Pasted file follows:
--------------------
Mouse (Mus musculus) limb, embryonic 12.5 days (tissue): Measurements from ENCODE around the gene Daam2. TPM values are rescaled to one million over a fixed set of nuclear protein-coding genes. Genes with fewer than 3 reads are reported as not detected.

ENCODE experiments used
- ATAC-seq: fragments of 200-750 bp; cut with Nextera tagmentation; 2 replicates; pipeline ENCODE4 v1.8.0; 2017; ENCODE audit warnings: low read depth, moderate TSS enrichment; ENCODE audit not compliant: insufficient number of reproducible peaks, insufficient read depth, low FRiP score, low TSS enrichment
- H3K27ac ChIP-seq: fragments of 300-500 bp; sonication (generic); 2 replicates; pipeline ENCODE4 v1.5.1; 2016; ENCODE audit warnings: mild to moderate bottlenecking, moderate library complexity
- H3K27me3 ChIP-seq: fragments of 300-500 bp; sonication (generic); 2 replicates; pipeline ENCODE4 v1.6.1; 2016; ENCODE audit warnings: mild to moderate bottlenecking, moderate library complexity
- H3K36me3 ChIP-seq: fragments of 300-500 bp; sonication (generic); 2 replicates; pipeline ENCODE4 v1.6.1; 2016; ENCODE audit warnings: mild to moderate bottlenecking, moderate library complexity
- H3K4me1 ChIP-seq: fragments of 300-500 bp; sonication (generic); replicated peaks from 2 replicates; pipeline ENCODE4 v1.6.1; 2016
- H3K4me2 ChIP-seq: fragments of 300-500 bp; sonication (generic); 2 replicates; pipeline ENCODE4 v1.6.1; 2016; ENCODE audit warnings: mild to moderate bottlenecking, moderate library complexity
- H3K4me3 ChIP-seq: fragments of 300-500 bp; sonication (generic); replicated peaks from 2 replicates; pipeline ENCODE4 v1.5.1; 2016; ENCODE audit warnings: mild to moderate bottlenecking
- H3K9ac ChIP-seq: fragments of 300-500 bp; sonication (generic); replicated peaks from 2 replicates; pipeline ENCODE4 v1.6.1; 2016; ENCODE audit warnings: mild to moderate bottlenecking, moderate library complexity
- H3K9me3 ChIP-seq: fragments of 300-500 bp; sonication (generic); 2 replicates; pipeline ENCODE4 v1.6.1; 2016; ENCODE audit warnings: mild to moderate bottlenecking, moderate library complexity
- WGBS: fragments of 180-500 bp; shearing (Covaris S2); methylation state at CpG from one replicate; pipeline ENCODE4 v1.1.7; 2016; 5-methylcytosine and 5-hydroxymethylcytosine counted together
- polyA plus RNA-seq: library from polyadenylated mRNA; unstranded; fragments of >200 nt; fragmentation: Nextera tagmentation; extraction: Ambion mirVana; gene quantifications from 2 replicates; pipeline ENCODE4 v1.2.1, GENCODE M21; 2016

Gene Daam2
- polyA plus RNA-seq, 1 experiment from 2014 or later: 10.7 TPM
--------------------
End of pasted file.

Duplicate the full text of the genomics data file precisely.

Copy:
Mouse (Mus musculus) limb, embryonic 12.5 days (tissue): Measurements from ENCODE around the gene Daam2. TPM values are rescaled to one million over a fixed set of nuclear protein-coding genes. Genes with fewer than 3 reads are reported as not detected.

ENCODE experiments used
- ATAC-seq: fragments of 200-750 bp; cut with Nextera tagmentation; 2 replicates; pipeline ENCODE4 v1.8.0; 2017; ENCODE audit warnings: low read depth, moderate TSS enrichment; ENCODE audit not compliant: insufficient number of reproducible peaks, insufficient read depth, low FRiP score, low TSS enrichment
- H3K27ac ChIP-seq: fragments of 300-500 bp; sonication (generic); 2 replicates; pipeline ENCODE4 v1.5.1; 2016; ENCODE audit warnings: mild to moderate bottlenecking, moderate library complexity
- H3K27me3 ChIP-seq: fragments of 300-500 bp; sonication (generic); 2 replicates; pipeline ENCODE4 v1.6.1; 2016; ENCODE audit warnings: mild to moderate bottlenecking, moderate library complexity
- H3K36me3 ChIP-seq: fragments of 300-500 bp; sonication (generic); 2 replicates; pipeline ENCODE4 v1.6.1; 2016; ENCODE audit warnings: mild to moderate bottlenecking, moderate library complexity
- H3K4me1 ChIP-seq: fragments of 300-500 bp; sonication (generic); replicated peaks from 2 replicates; pipeline ENCODE4 v1.6.1; 2016
- H3K4me2 ChIP-seq: fragments of 300-500 bp; sonication (generic); 2 replicates; pipeline ENCODE4 v1.6.1; 2016; ENCODE audit warnings: mild to moderate bottlenecking, moderate library complexity
- H3K4me3 ChIP-seq: fragments of 300-500 bp; sonication (generic); replicated peaks from 2 replicates; pipeline ENCODE4 v1.5.1; 2016; ENCODE audit warnings: mild to moderate bottlenecking
- H3K9ac ChIP-seq: fragments of 300-500 bp; sonication (generic); replicated peaks from 2 replicates; pipeline ENCODE4 v1.6.1; 2016; ENCODE audit warnings: mild to moderate bottlenecking, moderate library complexity
- H3K9me3 ChIP-seq: fragments of 300-500 bp; sonication (generic); 2 replicates; pipeline ENCODE4 v1.6.1; 2016; ENCODE audit warnings: mild to moderate bottlenecking, moderate library complexity
- WGBS: fragments of 180-500 bp; shearing (Covaris S2); methylation state at CpG from one replicate; pipeline ENCODE4 v1.1.7; 2016; 5-methylcytosine and 5-hydroxymethylcytosine counted together
- polyA plus RNA-seq: library from polyadenylated mRNA; unstranded; fragments of >200 nt; fragmentation: Nextera tagmentation; extraction: Ambion mirVana; gene quantifications from 2 replicates; pipeline ENCODE4 v1.2.1, GENCODE M21; 2016

Gene Daam2
- polyA plus RNA-seq, 1 experiment from 2014 or later: 10.7 TPM